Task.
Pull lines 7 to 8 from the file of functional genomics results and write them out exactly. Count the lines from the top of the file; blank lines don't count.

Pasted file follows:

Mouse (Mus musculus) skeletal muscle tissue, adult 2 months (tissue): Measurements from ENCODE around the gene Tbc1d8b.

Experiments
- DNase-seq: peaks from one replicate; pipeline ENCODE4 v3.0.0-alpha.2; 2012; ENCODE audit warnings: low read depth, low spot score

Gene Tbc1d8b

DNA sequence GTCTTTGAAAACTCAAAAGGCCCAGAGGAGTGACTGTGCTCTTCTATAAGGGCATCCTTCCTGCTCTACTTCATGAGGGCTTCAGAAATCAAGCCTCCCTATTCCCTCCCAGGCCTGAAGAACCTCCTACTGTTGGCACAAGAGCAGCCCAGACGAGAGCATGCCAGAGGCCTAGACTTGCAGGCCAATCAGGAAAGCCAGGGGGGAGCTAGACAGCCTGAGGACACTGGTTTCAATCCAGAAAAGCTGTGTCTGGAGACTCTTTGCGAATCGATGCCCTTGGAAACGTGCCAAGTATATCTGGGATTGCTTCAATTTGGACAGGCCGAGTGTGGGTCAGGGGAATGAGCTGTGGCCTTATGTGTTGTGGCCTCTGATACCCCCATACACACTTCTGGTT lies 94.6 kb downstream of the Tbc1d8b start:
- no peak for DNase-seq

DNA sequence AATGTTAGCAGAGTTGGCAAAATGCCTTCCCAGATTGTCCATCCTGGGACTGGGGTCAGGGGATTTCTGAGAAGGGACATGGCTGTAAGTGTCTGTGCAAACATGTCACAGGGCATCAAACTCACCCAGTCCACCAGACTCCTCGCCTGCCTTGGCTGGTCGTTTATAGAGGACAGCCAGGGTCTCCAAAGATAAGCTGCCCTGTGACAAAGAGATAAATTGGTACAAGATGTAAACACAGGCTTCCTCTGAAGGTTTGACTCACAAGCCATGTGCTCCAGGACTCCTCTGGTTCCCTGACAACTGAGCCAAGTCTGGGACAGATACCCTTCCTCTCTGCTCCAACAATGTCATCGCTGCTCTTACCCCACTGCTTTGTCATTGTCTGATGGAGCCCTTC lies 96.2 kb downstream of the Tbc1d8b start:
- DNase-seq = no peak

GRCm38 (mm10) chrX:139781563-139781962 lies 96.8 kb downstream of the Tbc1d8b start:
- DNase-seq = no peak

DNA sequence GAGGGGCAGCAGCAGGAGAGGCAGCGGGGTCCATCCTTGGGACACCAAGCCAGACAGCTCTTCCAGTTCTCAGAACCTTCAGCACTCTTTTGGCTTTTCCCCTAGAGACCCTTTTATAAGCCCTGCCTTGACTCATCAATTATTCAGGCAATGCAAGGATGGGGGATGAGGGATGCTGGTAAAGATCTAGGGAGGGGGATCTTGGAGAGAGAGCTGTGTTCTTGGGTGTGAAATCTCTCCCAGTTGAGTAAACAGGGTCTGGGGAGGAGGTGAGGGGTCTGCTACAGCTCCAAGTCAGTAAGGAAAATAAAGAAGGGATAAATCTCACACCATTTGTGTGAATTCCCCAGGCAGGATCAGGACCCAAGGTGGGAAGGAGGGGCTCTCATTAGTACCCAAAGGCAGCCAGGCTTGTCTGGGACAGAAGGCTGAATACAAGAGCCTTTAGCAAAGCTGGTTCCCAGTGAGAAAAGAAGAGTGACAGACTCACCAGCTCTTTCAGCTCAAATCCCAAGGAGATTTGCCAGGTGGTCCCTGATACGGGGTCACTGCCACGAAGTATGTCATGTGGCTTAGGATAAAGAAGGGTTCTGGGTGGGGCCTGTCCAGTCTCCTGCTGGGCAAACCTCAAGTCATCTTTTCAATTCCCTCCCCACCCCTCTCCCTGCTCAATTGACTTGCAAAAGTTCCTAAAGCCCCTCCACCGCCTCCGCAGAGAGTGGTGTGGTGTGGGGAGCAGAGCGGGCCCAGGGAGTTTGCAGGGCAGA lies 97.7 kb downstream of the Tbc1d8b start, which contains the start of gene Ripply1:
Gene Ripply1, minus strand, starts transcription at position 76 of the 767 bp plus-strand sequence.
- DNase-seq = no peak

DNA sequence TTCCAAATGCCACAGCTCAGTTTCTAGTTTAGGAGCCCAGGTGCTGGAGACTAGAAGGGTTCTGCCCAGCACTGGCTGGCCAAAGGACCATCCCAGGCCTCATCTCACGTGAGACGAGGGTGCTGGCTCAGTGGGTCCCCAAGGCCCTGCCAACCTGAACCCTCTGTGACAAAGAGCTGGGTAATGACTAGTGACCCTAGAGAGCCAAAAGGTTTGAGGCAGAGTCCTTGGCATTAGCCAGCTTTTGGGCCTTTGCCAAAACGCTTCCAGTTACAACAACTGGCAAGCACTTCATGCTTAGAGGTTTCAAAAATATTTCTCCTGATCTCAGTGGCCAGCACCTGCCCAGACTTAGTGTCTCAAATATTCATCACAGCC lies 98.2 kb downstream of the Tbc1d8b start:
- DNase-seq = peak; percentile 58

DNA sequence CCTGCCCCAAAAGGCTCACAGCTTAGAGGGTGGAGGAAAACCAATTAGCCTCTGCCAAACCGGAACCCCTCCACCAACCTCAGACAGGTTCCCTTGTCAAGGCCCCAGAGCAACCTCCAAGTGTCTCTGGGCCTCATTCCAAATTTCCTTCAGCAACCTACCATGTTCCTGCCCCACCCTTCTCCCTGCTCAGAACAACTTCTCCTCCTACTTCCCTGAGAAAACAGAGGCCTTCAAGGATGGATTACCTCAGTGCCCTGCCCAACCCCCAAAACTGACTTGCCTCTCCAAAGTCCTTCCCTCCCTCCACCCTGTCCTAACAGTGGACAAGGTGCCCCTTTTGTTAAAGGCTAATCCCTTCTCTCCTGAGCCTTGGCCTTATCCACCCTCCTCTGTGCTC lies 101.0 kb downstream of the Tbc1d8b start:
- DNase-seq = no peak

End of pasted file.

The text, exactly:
DNA sequence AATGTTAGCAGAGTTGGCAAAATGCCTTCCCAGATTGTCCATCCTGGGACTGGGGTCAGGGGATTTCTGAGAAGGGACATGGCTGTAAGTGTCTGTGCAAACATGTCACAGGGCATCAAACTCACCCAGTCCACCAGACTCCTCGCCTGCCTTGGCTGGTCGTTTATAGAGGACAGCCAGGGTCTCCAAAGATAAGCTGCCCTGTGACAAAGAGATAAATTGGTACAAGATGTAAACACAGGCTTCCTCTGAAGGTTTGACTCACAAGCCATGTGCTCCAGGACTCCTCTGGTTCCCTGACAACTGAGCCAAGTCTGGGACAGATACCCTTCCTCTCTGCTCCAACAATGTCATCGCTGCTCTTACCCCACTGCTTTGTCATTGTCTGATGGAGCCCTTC lies 96.2 kb downstream of the Tbc1d8b start:
- DNase-seq = no peak